VILNIUS – Lietuvos Gelezinkeliai (Lithuanian Railways, LTG) says it has not yet received any requests related to the transit of Belaruskali fertilizers via Lithuania after the termination of its contract with Belarus’ potash giant on February 1.
Neither freight transportation companies nor intermediaries which could in theory organize Belaruskali fertilizer shipments using LTG’s wagons have made any inquiries to the state-owned railway group so far.
LTG provided the information to BNS after the government earlier this week ordered its contract with Belaruskali on the transit of 11 million tons of potash through Lithuania per year to be terminated on February 1.
Karolis Sankovski, CEO of LTG Infra, LTG’s infrastructure subsidiary, told BNS that the capacity of the public railway infrastructure from the Belarusian border to Klaipeda is currently allocated only for the state-owned railway group’s companies.
Last December, LTG Infra for the first time allocated some capacity in congested railway sections to two privately-owned companies: Gargzdu Gelezinkelis and LGC Cargo.
However, the CEOs of both companies then told BNS that they had not received all the requested capacity and would not be able to transport freight from the border with Belarus to the seaport of Klaipeda.
Tomas Kersis, director of the Lithuanian Association of Railway Companies and logistics manager at LGC Cargo, told BNS earlier that privately-owned Lithuanian carriers were ruling out the possibility of shipping potash fertilizers because of a lack of capacity and certain technical obstacles.
LTG’s acting CEO Egidijus Lazauskas also said that LTG Cargo, the group’s freight transportation subsidiary, had received no inquiries from freight forwarders or other companies about the possibility of transporting potash fertilizers.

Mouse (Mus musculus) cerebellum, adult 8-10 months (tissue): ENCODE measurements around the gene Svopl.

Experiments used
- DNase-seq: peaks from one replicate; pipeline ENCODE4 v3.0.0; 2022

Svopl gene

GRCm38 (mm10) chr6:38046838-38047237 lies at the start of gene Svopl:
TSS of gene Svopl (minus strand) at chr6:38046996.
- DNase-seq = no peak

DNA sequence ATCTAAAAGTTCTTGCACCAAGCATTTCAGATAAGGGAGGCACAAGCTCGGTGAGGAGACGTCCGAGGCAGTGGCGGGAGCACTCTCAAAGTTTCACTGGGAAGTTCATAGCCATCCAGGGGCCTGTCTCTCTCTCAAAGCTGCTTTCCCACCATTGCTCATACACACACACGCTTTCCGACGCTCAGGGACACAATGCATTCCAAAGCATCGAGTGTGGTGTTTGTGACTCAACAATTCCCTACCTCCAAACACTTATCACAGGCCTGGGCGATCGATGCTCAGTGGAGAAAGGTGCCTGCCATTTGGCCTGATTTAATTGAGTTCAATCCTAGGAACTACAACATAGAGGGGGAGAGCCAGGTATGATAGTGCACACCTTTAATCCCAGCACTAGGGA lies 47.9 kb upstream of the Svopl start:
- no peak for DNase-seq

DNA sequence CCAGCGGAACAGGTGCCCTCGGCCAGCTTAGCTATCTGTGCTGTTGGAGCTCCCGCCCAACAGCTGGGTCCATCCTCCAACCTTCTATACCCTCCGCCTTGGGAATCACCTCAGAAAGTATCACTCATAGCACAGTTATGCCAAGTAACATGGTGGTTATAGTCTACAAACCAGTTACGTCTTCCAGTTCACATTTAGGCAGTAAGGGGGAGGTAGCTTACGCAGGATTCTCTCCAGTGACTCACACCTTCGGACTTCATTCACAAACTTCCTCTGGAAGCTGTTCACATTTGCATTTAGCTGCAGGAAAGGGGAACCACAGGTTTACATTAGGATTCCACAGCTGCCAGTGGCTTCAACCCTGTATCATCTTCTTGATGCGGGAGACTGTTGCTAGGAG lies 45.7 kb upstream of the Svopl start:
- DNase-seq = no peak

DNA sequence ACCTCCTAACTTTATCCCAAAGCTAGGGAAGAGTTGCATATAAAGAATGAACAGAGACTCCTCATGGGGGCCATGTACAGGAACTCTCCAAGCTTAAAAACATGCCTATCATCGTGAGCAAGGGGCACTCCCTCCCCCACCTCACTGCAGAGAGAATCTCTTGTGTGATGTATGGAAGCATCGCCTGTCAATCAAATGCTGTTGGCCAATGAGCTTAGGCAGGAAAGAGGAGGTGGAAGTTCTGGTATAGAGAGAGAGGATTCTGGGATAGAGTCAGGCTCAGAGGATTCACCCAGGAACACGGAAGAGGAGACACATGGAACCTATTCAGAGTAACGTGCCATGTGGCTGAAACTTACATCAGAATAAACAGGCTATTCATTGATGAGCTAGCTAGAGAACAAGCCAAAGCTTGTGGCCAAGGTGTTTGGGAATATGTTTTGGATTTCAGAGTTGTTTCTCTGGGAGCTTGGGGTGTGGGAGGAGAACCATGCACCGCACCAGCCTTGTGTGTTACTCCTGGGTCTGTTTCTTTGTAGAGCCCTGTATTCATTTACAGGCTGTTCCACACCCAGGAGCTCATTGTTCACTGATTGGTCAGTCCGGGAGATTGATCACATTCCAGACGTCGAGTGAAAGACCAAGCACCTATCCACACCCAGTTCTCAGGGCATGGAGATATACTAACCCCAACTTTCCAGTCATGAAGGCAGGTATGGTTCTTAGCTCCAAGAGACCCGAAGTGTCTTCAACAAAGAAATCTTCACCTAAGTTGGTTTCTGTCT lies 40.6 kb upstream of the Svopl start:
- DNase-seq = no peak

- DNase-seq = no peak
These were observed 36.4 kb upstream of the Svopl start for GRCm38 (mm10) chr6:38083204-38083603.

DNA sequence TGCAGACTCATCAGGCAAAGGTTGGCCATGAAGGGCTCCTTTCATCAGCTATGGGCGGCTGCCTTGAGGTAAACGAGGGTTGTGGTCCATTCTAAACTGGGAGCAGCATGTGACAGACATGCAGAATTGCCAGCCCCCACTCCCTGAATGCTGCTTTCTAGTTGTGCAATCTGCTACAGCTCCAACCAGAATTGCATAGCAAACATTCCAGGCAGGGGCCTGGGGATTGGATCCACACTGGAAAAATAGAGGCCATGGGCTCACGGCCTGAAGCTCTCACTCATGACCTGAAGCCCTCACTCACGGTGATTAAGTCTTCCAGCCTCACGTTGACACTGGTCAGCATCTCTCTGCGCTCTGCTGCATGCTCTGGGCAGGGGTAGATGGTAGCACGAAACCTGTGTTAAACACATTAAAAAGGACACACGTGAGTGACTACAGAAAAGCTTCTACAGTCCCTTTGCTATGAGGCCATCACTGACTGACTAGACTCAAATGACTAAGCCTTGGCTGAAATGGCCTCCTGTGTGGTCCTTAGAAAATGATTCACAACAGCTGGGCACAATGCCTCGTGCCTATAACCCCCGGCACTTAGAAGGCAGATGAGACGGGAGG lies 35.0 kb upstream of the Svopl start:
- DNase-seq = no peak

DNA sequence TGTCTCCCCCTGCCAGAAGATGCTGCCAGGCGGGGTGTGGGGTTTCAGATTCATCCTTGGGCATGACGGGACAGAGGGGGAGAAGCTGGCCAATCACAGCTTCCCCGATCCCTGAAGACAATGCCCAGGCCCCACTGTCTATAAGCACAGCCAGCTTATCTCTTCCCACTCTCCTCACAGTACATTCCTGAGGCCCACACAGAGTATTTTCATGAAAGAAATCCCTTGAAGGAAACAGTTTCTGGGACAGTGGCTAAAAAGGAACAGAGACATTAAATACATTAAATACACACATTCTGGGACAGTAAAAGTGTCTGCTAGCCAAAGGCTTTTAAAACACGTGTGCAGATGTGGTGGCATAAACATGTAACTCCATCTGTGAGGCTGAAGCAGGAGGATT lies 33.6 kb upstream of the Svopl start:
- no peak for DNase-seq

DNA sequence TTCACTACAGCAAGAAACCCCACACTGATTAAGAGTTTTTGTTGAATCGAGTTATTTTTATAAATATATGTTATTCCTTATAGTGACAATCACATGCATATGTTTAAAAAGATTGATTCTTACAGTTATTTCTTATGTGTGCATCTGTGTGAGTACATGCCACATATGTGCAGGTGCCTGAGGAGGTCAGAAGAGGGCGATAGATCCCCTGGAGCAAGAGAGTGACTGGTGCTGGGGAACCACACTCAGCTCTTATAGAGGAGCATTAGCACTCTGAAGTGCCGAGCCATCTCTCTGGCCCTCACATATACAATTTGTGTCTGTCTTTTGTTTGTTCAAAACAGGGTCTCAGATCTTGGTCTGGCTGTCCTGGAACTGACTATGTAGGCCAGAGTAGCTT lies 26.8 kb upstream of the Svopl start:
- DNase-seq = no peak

“LTG Cargo has not yet received any inquiries about fertilizer shipments,” he said.
Transport Minister Marius Skuodis said on Wednesday that there was no guarantee that the transport of Belarusian fertilizers through Lithuania would stop in February, because at least two out of the 10 licensed companies could take over fertilizer transit shipments, and freight forwarders and many other legal entities could also order the freight to be shipped.
LTG LOOKING FOR WAYS TO REPAY PREPAYMENTS
According to Lazauskas, Belaruskali will soon be informed in writing of the government’s decision to terminate the contract on February 1.
In his words, LTG will stop providing services to the Belarusian company on that date as well.
Belaruskali product shipments via Lithuania did not stop after the US sanctions came into force on December 8, because the Belarusian company had made an advance payment to LTG, sufficient to cover the cost of rail services up to March.
Lazauskas told BNS that LTG is currently looking at how to repay the remaining balance of the advanced payment.
The acting CEO did not disclose the amount, but he told the parliament on Wednesday that LTG provided 6 million to 7 million euros’ worth of services to Belaruskali last November.
Lazauskas would not comment on whether LTG has received any warnings from the Belarusian company about a possible lawsuit.
“We have received written notifications from Belaruskali. I cannot comment on their content due to the sensitivity of the topic,” he told BNS when asked whether the company had received any notifications from the Belarusian producer about its intentions to turn to international arbitration.
Mantas Bartuska, LTG’s former CEO, has said that the company would face hundreds of millions of euros in lawsuits and even bankruptcy if terminated its contract with Belaruskali.
According to Lazauskas, Belaruskali product shipments generated just over 60 million euros in annual revenue to the state-owned railway group.
“Thus, that would be our annual revenue loss,” he said.
Belaruskali fertilizers account for between one-fourth and one-fifth of the group’s overall freight traffic.
LTG Cargo shipped around 53 million tons of freight in 2020 and generated 397 million euros in revenue in total in 2020.